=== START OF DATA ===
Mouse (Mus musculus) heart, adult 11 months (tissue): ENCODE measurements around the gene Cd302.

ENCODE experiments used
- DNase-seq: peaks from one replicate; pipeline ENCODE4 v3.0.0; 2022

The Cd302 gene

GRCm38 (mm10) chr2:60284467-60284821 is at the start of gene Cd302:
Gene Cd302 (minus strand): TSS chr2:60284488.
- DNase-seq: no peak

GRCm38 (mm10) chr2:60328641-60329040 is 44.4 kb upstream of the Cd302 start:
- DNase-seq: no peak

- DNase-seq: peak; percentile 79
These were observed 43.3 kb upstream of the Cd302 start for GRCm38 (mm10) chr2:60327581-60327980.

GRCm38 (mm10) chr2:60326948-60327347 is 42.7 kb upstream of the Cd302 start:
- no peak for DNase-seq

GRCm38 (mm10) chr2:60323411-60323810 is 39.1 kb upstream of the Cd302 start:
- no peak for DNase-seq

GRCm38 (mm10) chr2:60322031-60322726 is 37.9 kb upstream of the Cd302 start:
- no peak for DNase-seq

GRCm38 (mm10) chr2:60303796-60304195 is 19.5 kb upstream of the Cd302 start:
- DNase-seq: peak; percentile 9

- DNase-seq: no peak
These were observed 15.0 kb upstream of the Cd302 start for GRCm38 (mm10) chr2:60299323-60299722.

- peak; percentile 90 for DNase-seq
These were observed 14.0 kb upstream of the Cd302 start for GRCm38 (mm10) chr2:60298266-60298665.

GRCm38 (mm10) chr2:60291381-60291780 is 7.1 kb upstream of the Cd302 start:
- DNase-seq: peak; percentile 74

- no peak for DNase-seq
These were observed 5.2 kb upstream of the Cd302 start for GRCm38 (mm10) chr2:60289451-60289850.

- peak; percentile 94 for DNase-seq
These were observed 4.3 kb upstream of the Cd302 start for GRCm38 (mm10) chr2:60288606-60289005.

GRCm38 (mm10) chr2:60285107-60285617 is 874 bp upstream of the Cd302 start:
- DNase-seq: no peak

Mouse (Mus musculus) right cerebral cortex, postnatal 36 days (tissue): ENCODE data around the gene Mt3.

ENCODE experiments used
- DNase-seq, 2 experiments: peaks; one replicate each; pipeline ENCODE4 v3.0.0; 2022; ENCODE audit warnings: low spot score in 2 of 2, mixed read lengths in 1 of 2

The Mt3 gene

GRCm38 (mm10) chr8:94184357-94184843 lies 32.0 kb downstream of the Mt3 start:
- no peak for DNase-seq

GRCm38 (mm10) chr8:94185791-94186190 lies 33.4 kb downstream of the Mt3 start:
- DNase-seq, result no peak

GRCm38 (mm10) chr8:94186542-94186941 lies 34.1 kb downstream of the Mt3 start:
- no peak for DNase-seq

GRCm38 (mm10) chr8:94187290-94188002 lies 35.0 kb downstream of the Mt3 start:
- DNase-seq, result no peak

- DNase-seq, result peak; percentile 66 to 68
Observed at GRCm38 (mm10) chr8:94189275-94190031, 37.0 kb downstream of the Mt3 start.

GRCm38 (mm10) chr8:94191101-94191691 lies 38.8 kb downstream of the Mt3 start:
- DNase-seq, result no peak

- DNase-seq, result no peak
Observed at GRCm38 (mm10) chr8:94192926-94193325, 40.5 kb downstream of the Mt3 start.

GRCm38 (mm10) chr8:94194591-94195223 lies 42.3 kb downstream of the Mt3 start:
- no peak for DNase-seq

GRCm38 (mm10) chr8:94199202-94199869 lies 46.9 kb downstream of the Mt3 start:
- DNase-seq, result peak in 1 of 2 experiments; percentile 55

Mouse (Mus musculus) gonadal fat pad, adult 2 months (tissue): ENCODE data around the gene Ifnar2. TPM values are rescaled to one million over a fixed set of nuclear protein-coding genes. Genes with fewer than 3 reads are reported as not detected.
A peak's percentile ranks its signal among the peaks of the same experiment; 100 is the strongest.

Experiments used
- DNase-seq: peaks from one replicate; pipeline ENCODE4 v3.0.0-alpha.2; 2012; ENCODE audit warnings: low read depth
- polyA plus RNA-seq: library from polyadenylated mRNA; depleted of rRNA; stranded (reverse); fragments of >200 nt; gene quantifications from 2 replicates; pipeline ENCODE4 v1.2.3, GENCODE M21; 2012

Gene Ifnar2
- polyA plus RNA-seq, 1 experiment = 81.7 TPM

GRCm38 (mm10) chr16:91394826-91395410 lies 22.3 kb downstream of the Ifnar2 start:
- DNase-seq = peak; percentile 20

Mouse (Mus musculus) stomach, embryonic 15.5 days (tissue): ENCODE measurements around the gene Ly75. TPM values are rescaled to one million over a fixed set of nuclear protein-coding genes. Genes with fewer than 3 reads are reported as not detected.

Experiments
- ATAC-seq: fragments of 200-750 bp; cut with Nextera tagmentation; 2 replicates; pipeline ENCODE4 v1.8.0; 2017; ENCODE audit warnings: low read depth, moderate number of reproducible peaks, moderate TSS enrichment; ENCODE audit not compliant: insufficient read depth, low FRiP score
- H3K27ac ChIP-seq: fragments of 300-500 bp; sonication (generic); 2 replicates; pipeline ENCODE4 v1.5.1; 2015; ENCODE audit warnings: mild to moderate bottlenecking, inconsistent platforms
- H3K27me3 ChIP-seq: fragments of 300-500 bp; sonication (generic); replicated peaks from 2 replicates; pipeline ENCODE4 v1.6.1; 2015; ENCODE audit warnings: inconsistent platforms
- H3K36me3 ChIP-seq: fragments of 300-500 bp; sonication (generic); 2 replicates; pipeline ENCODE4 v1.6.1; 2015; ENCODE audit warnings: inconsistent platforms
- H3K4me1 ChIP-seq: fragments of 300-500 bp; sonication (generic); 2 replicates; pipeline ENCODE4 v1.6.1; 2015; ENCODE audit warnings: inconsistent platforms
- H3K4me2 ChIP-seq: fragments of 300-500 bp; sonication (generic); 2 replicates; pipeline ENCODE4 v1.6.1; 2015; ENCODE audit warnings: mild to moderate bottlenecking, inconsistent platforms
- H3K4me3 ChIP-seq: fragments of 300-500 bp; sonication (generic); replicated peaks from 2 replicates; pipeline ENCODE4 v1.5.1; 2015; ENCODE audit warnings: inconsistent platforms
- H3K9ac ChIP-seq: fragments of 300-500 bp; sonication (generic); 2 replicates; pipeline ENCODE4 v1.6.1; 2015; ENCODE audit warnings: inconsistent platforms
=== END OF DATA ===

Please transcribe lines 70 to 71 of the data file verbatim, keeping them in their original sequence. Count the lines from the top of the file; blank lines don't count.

- H3K4me2 ChIP-seq: fragments of 300-500 bp; sonication (generic); 2 replicates; pipeline ENCODE4 v1.6.1; 2015; ENCODE audit warnings: mild to moderate bottlenecking, inconsistent platforms
- H3K4me3 ChIP-seq: fragments of 300-500 bp; sonication (generic); replicated peaks from 2 replicates; pipeline ENCODE4 v1.5.1; 2015; ENCODE audit warnings: inconsistent platforms